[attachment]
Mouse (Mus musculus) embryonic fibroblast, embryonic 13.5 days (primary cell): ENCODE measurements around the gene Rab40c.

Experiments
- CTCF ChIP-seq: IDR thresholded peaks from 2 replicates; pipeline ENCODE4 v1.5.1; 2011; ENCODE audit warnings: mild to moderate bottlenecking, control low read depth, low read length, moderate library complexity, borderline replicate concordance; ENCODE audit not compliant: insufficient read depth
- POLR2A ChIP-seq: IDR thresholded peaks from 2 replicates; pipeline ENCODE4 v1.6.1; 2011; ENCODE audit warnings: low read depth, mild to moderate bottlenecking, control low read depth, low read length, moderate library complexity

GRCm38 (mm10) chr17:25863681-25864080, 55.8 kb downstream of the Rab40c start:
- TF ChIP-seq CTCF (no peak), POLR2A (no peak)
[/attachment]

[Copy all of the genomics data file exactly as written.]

Mouse (Mus musculus) embryonic fibroblast, embryonic 13.5 days (primary cell): ENCODE measurements around the gene Rab40c.

Experiments
- CTCF ChIP-seq: IDR thresholded peaks from 2 replicates; pipeline ENCODE4 v1.5.1; 2011; ENCODE audit warnings: mild to moderate bottlenecking, control low read depth, low read length, moderate library complexity, borderline replicate concordance; ENCODE audit not compliant: insufficient read depth
- POLR2A ChIP-seq: IDR thresholded peaks from 2 replicates; pipeline ENCODE4 v1.6.1; 2011; ENCODE audit warnings: low read depth, mild to moderate bottlenecking, control low read depth, low read length, moderate library complexity

GRCm38 (mm10) chr17:25863681-25864080, 55.8 kb downstream of the Rab40c start:
- TF ChIP-seq CTCF (no peak), POLR2A (no peak)